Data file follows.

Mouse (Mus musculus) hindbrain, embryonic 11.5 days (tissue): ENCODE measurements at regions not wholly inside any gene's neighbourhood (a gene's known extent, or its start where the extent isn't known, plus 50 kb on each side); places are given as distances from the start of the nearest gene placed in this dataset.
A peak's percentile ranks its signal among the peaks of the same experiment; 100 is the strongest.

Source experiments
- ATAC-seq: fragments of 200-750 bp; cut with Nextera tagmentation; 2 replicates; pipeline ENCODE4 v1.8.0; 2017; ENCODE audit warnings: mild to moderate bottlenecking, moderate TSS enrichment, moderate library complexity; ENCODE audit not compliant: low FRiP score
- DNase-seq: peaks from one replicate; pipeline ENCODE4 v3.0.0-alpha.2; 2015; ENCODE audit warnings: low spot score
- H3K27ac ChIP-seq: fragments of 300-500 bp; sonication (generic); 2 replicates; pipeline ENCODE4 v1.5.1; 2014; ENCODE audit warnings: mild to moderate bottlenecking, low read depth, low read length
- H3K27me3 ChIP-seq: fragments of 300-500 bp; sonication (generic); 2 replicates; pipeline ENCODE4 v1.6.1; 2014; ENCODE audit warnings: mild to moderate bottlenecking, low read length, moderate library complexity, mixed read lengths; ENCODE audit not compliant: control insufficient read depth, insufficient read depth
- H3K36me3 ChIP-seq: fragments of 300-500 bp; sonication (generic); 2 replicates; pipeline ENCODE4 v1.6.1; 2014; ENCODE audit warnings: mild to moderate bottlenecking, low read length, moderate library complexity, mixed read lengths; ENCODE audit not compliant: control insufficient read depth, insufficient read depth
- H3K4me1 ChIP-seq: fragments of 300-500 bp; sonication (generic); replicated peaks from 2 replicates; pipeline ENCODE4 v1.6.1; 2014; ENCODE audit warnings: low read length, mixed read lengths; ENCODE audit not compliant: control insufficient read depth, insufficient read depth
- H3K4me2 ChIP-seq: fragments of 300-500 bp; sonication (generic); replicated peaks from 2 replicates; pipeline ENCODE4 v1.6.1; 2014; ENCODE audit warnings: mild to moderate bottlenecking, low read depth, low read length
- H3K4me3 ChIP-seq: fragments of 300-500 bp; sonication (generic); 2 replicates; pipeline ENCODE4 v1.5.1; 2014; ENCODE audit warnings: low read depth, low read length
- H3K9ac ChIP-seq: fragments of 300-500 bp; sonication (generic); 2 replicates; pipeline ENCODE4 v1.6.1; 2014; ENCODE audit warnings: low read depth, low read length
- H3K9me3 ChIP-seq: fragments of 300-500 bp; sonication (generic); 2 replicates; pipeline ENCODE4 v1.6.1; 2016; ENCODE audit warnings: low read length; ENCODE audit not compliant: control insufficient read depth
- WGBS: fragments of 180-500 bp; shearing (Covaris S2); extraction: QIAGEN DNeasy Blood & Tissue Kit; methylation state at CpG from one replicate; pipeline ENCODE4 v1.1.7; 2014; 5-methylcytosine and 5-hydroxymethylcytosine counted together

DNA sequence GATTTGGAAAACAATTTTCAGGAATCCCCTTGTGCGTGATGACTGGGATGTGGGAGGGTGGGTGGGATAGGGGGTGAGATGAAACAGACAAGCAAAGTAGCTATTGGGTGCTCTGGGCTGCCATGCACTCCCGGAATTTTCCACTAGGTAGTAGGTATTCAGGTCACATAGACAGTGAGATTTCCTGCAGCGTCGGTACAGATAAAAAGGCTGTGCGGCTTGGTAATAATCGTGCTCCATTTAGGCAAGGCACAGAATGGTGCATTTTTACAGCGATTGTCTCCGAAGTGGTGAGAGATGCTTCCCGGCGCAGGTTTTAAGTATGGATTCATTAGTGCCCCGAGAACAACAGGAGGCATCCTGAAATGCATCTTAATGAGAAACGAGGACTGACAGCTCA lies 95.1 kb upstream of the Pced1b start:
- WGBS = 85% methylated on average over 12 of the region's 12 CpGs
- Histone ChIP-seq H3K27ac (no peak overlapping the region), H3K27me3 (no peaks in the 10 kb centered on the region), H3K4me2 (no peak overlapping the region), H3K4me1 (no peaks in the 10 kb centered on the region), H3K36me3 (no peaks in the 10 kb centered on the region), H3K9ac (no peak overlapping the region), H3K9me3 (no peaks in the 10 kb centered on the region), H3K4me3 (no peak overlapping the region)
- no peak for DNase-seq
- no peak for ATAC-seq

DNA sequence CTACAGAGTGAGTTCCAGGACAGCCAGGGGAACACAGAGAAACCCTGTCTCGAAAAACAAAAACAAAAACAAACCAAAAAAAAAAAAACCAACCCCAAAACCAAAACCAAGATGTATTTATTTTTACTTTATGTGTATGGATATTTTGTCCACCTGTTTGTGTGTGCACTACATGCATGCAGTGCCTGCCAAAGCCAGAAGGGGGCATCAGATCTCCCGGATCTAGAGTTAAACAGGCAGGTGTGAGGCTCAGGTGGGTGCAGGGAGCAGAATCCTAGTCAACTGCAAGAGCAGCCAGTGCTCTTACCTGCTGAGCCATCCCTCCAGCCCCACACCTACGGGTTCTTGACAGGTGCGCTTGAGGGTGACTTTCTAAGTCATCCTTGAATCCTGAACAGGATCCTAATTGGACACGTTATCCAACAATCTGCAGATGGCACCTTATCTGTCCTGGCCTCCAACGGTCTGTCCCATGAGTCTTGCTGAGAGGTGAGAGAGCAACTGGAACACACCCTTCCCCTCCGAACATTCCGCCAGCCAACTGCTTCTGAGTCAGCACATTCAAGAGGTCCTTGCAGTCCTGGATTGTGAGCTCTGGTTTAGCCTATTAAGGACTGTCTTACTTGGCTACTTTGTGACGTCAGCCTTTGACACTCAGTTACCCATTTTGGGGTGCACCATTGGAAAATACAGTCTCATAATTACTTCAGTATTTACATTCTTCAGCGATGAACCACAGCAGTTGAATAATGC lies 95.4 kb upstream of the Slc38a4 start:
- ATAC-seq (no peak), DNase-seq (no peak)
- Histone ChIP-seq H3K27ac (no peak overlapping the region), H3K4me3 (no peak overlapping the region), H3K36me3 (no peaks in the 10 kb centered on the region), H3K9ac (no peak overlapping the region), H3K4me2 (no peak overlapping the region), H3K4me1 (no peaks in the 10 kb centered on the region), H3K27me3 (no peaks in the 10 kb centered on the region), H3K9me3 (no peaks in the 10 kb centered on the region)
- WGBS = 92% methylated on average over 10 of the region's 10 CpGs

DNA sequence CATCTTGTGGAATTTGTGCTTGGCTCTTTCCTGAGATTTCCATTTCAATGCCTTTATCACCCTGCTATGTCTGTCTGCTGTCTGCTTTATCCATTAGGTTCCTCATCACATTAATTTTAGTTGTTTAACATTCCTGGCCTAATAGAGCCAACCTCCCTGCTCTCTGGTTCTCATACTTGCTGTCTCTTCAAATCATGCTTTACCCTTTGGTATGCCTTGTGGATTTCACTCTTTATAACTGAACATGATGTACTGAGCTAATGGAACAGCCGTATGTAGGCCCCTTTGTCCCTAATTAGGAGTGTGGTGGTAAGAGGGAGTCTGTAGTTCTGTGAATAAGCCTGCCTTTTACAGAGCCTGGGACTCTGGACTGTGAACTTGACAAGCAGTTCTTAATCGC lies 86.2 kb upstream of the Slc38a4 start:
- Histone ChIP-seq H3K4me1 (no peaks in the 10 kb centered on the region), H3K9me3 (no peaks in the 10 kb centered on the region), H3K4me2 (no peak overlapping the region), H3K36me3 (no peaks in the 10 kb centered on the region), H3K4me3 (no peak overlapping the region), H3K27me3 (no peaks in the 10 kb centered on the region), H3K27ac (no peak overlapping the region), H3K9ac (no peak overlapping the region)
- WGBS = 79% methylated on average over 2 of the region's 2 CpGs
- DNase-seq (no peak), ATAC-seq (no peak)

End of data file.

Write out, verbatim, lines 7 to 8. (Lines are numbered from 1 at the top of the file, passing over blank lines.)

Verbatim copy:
- H3K27me3 ChIP-seq: fragments of 300-500 bp; sonication (generic); 2 replicates; pipeline ENCODE4 v1.6.1; 2014; ENCODE audit warnings: mild to moderate bottlenecking, low read length, moderate library complexity, mixed read lengths; ENCODE audit not compliant: control insufficient read depth, insufficient read depth
- H3K36me3 ChIP-seq: fragments of 300-500 bp; sonication (generic); 2 replicates; pipeline ENCODE4 v1.6.1; 2014; ENCODE audit warnings: mild to moderate bottlenecking, low read length, moderate library complexity, mixed read lengths; ENCODE audit not compliant: control insufficient read depth, insufficient read depth